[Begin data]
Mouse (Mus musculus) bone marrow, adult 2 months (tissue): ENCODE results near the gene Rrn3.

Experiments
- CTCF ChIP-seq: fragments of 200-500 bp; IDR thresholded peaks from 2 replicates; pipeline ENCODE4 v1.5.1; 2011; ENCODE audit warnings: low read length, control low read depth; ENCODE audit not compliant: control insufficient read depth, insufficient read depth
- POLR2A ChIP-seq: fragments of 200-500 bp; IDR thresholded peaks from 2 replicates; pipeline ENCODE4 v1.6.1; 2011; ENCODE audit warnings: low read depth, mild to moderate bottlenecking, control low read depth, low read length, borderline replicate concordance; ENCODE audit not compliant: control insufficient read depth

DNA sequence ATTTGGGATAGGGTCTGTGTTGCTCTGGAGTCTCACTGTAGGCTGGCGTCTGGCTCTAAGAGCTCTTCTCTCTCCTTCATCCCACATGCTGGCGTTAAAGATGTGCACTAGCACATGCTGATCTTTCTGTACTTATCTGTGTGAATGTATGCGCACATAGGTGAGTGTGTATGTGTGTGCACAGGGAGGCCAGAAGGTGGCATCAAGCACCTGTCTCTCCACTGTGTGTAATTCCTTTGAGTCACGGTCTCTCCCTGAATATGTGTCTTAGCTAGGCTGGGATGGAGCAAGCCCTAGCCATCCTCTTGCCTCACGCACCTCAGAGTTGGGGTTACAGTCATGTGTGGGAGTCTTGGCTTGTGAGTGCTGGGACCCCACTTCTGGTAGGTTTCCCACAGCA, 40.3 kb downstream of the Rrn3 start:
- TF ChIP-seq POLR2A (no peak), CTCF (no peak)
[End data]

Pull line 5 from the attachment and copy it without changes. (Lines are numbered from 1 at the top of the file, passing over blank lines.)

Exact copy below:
DNA sequence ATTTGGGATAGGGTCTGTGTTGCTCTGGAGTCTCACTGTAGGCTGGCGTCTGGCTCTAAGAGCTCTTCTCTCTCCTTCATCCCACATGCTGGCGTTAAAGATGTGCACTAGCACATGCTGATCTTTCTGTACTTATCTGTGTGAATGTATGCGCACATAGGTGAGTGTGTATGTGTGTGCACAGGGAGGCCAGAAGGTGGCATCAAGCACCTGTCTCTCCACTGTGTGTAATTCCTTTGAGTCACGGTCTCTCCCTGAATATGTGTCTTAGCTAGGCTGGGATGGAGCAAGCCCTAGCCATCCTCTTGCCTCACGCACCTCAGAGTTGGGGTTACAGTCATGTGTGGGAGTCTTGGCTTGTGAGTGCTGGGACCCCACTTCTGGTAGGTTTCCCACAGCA, 40.3 kb downstream of the Rrn3 start: